Research press release


Communications Earth & Environment

Sustainability: Swapping meat for seafood could improve nutrition and reduce emissions

持続可能な海産物は、温室効果ガス排出量を削減しつつ、牛肉、豚肉、鶏肉よりも多くの栄養をもたらすことを報告する論文が、Communications Earth & Environment に掲載される。この知見は、海産物の食事を他の動物性タンパク質の代わりにとることを奨励する政策が将来の食料安全保障を改善し、気候変動への対処に役立つことを示唆している。


今回、Peter Tyedmers、Elinor Hallströmたちは、2015年の時点で、さまざまな漁場と養殖場に由来する世界的に重要な天然海産物と養殖海産物の栄養素密度と気候への影響を分析した。その結果、天然のサケ、ニシン、サバ、カタクチイワシだけでなく、養殖のイガイやカキが、栄養価の高さの割に気候への影響が最も少ないことが分かった。分析対象の海産物品種の半数は、牛肉、豚肉、鶏肉よりも栄養素密度が高く、温室効果ガス排出量も少なかった。また、生産方法と収穫方法の違いによって、それぞれの種の気候への影響が大きく変動することも分かった。温室効果ガス排出量をさらに削減するためには、漁業において燃料効率の良い漁業技術を採用し、枯渇した資源を再構築すべきであり、その一方で、養殖業においては、餌の消費量の少ない魚介類を増産し、もっと気候に優しい魚飼料の供給源を見つけるべきだという考えをTyedmersたちは示している。


Sustainable seafood could provide more nutrition to people than beef, pork and chicken, whilst reducing greenhouse gas emissions, reports an article published online in Communications Earth & Environment. The findings suggest that policies to promote seafood in diets as a substitute for other animal protein could improve future food security and help address climate change.

Human diets around the world need to become more nutritious, whilst reducing their climate footprint, to keep up with growing population sizes. Seafood is known to be a good source of protein, fatty acids, vitamins and minerals, and previous research has demonstrated the potential environmental benefits of replacing meat with seafood in diets. However, strategies to reduce climate emissions of future diets typically promote plant-based “green” diets, and overlook the potential of seafood-based “blue” diets.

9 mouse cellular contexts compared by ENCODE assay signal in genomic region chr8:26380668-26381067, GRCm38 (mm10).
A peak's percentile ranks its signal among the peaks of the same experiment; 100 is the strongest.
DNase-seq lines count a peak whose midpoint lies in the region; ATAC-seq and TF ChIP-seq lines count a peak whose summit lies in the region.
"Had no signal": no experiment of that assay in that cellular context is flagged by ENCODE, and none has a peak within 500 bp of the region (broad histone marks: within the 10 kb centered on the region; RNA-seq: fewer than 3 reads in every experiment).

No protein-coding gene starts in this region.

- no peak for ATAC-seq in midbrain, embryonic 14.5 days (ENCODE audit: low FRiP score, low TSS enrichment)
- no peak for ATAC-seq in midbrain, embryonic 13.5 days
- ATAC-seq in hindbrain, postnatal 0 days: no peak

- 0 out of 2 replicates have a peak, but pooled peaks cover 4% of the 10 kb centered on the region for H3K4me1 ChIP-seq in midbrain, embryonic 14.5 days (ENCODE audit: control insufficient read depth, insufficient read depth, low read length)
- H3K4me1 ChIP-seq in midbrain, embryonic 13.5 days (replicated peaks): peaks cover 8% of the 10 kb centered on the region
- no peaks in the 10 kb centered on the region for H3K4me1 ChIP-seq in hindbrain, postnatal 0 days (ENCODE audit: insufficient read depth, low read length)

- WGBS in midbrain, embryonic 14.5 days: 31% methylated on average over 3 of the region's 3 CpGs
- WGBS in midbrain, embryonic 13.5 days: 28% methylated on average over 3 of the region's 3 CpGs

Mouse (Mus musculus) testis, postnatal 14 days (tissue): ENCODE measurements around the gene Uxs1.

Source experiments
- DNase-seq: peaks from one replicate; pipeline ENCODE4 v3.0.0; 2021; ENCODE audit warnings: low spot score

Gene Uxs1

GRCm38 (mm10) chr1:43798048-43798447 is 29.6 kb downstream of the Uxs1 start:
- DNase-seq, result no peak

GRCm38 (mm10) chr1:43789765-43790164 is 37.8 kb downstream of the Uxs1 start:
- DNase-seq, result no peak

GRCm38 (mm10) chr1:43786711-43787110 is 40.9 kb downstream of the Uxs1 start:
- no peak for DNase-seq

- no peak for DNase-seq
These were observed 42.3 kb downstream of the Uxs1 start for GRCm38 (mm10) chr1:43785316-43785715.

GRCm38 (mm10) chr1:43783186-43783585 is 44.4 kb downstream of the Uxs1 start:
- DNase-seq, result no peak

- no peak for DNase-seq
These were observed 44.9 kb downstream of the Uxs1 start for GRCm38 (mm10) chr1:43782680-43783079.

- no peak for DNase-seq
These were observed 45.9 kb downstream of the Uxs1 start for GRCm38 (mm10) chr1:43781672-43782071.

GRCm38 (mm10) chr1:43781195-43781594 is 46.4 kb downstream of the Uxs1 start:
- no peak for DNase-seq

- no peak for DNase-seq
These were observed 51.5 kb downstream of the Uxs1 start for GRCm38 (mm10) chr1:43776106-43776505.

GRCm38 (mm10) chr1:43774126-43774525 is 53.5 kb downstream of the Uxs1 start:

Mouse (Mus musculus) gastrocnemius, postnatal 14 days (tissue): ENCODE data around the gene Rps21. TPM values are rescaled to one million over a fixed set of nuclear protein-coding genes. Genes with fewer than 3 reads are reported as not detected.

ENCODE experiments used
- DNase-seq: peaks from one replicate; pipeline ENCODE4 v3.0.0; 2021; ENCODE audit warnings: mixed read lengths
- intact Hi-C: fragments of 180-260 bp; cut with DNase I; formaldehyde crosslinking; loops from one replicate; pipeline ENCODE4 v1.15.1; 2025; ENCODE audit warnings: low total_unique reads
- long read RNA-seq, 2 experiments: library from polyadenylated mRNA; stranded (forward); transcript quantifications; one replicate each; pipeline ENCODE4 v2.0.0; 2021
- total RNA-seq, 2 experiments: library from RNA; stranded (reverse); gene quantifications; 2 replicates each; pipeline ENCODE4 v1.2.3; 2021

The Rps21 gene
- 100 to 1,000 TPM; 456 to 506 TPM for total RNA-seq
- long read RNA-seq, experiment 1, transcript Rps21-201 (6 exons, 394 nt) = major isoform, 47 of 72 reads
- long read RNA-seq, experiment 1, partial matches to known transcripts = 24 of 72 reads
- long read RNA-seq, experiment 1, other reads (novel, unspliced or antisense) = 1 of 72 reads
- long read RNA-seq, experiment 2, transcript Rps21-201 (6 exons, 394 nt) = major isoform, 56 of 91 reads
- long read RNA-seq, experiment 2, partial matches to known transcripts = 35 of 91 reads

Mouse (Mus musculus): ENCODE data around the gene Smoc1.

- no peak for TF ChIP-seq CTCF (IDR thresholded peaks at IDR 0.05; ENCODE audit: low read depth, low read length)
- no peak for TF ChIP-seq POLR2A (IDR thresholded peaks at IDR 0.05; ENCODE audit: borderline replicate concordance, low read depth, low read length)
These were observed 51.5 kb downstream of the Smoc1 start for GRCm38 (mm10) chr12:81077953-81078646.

Peter Tyedmers, Elinor Hallström and colleagues analysed the nutrient density and climate impacts of globally important wild-caught and farmed sources of seafood from a broad range of fishery and aquaculture sources in 2015. They found that wild-caught salmon, herring, mackerel, and anchovies, as well as farmed mussels and oysters, had the lowest climate impacts relative to their nutritional value. Half of the seafood species analysed had a higher nutrient density, and emitted fewer greenhouse gases than beef, pork and chicken. Differences in production and harvesting methods were found to create a large variability in the climate impacts of each species. To further reduce emissions, the fishing industry should adopt fuel-efficient fishing technologies and rebuild depleted stocks while aquaculture produces more unfed fish and shellfish and finds more climate-friendly sources of fish feed, the authors suggest.

While this research focuses on greenhouse emissions, and not the potential impacts on ecosystems, the findings highlight the possibility for seafood to provide a sustainable source of nutritious food that benefits the climate. The authors suggest that policies to help tackle climate change and poor diet should promote sustainable seafood consumption.

doi: 10.1038/s43247-022-00516-4


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